Also, maybe England and Canada are running their programs badly. Because you can ask anyone who comes from Norway or Holland and they don’t have those complaints. They talk of how good they have it. I don’t know what the differences in systems are but you can’t just implement universal coverage and then neglect it. You don’t hear people with medicaid or medicare screaming that they can’t get proper care. They get things done immediately. They don’t have to wait, and I don’t see why anyone would have to wait unless it is because now ALL the people are seeking care who couldn’t before. That may cause a backup but shouldn’t be continuously.

    I mean it would be the same if everyone who couldn’t afford food were to be given food money. I think the stores would be overwhelmed for a bit. But they would recover. I guess what I am saying is that not all governments are created equal. Some just have worse planning than others. Hopefully the people who are overseeing the running of the programs are competent and not placed there by cronyism or nepotism.


    Comment by theblacksentinel | Tuesday, August 5, 2008 | Reply

  5. “To me it leaves us with the same crappy care and no recourse when things go wrong.”

    First off, let me clarify that I’m not negating all lawsuits. The question I have in most of the medical suits brought forth is this: Was it a mistake, or blatant disregard on the part of the doctor, staff and/or hospital facility. For instance, My uncle is a police officer in California. He began blacking out, and having numbing issues from time to time. After talking with the doctors about things (namely my grandpa suffering terminally from California, and also his father-in-law facing prison for embezzlement charges) the doctor chalked it up to stress and that was it. Didn’t really look him over or even run the general routine blood or urine work that often comes with non-visually found ailments. If he had stressed out, he would’ve lost everything he worked for, including his pension and the job. After a 2nd opinion was sought from independent doctor, they discovered a blood clot on his spinal cord. He sued and won because of gross negligence on the doctor’s behalf. A doctor like that definitely contributes to high malpractice issue. Now, if the doctor had run any tests on him, he should’ve found it, but if it had been missed, the doctor most likely, in any logical conclusion, not been found guilty. I don’t think, in that instance my uncle would’ve sued, but I’m sure there would’ve been lawyers lined up for it all.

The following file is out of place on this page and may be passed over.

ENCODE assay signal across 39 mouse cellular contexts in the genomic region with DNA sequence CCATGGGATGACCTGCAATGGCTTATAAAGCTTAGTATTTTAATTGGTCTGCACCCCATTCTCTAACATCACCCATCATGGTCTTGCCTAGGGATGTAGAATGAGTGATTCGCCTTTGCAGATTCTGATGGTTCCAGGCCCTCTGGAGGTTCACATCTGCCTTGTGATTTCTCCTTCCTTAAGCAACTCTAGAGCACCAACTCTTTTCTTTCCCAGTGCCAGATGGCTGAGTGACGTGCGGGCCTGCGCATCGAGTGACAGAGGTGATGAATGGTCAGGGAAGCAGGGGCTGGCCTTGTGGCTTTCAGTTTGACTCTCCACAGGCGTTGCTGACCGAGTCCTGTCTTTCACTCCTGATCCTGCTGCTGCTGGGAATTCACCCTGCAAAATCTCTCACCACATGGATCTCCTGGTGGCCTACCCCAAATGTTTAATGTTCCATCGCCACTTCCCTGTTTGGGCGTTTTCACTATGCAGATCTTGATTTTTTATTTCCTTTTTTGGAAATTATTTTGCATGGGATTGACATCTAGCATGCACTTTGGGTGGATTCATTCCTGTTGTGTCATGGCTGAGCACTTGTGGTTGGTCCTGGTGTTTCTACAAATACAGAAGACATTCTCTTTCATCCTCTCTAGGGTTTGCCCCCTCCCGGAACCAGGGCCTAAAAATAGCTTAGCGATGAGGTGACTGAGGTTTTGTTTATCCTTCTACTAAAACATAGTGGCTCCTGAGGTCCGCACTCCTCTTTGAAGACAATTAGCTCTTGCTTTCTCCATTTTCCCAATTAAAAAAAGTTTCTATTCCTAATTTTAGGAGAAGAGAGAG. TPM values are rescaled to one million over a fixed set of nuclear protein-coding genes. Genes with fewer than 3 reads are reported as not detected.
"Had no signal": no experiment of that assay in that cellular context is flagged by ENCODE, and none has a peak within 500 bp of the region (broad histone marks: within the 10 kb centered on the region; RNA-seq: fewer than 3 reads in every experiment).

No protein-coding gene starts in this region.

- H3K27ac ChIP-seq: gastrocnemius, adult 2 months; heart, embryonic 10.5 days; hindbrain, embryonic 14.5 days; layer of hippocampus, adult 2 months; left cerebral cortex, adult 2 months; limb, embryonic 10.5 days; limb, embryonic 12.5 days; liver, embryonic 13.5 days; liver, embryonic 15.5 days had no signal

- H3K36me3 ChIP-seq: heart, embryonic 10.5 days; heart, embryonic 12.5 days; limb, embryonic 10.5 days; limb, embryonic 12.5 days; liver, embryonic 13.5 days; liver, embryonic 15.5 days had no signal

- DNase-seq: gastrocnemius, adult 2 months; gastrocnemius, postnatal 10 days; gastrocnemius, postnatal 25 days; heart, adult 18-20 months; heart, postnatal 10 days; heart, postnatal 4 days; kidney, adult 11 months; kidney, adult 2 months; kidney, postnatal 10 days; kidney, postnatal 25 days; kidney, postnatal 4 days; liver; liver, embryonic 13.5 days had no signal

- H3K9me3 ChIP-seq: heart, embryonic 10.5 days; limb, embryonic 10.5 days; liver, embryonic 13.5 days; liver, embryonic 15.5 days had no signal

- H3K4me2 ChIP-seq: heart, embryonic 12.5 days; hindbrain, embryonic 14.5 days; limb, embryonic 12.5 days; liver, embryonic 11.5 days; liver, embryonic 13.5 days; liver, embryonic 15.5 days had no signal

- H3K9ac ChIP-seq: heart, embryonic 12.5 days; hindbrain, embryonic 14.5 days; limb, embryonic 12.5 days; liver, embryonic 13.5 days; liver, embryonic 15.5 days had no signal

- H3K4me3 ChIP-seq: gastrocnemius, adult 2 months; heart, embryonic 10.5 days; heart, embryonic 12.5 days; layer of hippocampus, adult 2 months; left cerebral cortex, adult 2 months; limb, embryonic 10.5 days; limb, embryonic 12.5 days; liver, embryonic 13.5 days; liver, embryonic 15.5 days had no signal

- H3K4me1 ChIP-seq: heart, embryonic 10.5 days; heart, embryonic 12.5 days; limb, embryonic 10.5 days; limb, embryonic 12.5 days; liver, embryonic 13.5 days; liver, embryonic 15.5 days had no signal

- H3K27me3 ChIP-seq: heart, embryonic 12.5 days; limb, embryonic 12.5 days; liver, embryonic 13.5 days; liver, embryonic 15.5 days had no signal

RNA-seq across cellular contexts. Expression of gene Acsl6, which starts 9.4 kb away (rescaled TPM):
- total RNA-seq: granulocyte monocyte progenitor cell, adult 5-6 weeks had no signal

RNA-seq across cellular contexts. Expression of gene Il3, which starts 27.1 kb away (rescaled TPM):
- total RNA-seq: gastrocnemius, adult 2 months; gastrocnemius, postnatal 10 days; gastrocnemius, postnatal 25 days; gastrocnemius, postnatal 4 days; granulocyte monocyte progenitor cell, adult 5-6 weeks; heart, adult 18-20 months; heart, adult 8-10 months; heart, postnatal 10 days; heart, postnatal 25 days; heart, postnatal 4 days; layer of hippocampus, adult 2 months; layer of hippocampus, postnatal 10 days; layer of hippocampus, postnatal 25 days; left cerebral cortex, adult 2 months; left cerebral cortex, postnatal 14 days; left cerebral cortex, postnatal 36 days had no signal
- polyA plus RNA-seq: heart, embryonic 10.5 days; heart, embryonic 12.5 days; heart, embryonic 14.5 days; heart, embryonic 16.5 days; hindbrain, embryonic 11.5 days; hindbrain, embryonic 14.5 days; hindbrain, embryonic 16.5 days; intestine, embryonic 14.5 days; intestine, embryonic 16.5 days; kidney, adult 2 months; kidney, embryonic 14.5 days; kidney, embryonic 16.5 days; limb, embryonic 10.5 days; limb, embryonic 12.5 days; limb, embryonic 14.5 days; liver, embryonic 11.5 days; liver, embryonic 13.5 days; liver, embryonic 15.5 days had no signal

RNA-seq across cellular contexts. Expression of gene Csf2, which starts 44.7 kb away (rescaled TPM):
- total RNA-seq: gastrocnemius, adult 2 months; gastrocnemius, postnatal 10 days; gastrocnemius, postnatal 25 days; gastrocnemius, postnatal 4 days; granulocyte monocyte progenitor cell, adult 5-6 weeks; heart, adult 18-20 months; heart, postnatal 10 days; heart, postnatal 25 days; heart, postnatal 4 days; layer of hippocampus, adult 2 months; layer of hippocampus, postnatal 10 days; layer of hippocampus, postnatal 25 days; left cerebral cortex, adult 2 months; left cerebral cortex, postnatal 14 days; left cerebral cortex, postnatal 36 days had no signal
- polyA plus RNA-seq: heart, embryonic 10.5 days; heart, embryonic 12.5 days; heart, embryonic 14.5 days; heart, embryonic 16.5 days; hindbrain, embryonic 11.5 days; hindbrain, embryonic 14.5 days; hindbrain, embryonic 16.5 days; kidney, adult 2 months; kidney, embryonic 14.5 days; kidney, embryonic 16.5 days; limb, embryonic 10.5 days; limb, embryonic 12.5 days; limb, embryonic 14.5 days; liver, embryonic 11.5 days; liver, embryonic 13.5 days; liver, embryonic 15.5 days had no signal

As for no recourse….if the government runs it, what’re the chances of legitimate recourse in the event of the same case? Would the government pay out, or would they run up a taxpayer funded bill, and/or deny any responsibility?